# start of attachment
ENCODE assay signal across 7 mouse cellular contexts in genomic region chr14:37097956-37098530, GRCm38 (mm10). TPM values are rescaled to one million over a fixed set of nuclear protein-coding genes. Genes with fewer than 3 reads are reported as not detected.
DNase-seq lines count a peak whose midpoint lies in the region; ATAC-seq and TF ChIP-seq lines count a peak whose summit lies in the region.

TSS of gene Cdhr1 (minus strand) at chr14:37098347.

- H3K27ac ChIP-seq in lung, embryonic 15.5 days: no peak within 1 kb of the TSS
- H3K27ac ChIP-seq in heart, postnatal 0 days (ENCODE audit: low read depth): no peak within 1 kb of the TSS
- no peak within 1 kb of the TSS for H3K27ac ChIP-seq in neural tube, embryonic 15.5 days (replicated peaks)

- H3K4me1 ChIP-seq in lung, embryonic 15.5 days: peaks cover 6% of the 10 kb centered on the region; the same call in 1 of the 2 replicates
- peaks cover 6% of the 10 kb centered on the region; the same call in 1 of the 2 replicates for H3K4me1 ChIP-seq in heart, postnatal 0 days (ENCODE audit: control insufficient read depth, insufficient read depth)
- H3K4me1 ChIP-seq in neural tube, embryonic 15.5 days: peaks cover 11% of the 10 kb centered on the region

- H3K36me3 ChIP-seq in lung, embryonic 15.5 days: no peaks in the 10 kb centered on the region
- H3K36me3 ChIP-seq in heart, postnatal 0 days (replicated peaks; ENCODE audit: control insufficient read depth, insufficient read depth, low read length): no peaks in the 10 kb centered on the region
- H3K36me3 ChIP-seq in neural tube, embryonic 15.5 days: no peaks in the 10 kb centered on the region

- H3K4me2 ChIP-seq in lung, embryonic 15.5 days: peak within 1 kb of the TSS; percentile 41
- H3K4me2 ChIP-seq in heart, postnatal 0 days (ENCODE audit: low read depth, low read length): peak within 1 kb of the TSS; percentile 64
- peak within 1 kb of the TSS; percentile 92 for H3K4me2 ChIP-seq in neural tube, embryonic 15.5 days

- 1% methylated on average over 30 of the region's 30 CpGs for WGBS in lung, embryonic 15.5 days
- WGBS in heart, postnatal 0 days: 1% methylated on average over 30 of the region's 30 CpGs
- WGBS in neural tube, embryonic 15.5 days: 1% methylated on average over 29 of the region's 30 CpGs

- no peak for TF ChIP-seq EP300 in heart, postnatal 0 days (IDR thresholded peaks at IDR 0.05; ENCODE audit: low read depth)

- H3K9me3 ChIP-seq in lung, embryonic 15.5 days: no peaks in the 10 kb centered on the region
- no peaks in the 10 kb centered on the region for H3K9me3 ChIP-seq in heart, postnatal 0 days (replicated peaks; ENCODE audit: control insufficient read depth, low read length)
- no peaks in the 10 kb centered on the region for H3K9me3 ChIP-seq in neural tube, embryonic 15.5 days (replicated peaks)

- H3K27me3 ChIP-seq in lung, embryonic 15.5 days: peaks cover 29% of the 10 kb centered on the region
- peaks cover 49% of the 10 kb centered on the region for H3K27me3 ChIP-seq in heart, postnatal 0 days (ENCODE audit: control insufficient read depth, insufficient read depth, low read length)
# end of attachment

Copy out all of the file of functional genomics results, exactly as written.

ENCODE assay signal across 7 mouse cellular contexts in genomic region chr14:37097956-37098530, GRCm38 (mm10). TPM values are rescaled to one million over a fixed set of nuclear protein-coding genes. Genes with fewer than 3 reads are reported as not detected.
DNase-seq lines count a peak whose midpoint lies in the region; ATAC-seq and TF ChIP-seq lines count a peak whose summit lies in the region.

TSS of gene Cdhr1 (minus strand) at chr14:37098347.

- H3K27ac ChIP-seq in lung, embryonic 15.5 days: no peak within 1 kb of the TSS
- H3K27ac ChIP-seq in heart, postnatal 0 days (ENCODE audit: low read depth): no peak within 1 kb of the TSS
- no peak within 1 kb of the TSS for H3K27ac ChIP-seq in neural tube, embryonic 15.5 days (replicated peaks)

- H3K4me1 ChIP-seq in lung, embryonic 15.5 days: peaks cover 6% of the 10 kb centered on the region; the same call in 1 of the 2 replicates
- peaks cover 6% of the 10 kb centered on the region; the same call in 1 of the 2 replicates for H3K4me1 ChIP-seq in heart, postnatal 0 days (ENCODE audit: control insufficient read depth, insufficient read depth)
- H3K4me1 ChIP-seq in neural tube, embryonic 15.5 days: peaks cover 11% of the 10 kb centered on the region

- H3K36me3 ChIP-seq in lung, embryonic 15.5 days: no peaks in the 10 kb centered on the region
- H3K36me3 ChIP-seq in heart, postnatal 0 days (replicated peaks; ENCODE audit: control insufficient read depth, insufficient read depth, low read length): no peaks in the 10 kb centered on the region
- H3K36me3 ChIP-seq in neural tube, embryonic 15.5 days: no peaks in the 10 kb centered on the region

- H3K4me2 ChIP-seq in lung, embryonic 15.5 days: peak within 1 kb of the TSS; percentile 41
- H3K4me2 ChIP-seq in heart, postnatal 0 days (ENCODE audit: low read depth, low read length): peak within 1 kb of the TSS; percentile 64
- peak within 1 kb of the TSS; percentile 92 for H3K4me2 ChIP-seq in neural tube, embryonic 15.5 days

- 1% methylated on average over 30 of the region's 30 CpGs for WGBS in lung, embryonic 15.5 days
- WGBS in heart, postnatal 0 days: 1% methylated on average over 30 of the region's 30 CpGs
- WGBS in neural tube, embryonic 15.5 days: 1% methylated on average over 29 of the region's 30 CpGs

- no peak for TF ChIP-seq EP300 in heart, postnatal 0 days (IDR thresholded peaks at IDR 0.05; ENCODE audit: low read depth)

- H3K9me3 ChIP-seq in lung, embryonic 15.5 days: no peaks in the 10 kb centered on the region
- no peaks in the 10 kb centered on the region for H3K9me3 ChIP-seq in heart, postnatal 0 days (replicated peaks; ENCODE audit: control insufficient read depth, low read length)
- no peaks in the 10 kb centered on the region for H3K9me3 ChIP-seq in neural tube, embryonic 15.5 days (replicated peaks)

- H3K27me3 ChIP-seq in lung, embryonic 15.5 days: peaks cover 29% of the 10 kb centered on the region
- peaks cover 49% of the 10 kb centered on the region for H3K27me3 ChIP-seq in heart, postnatal 0 days (ENCODE audit: control insufficient read depth, insufficient read depth, low read length)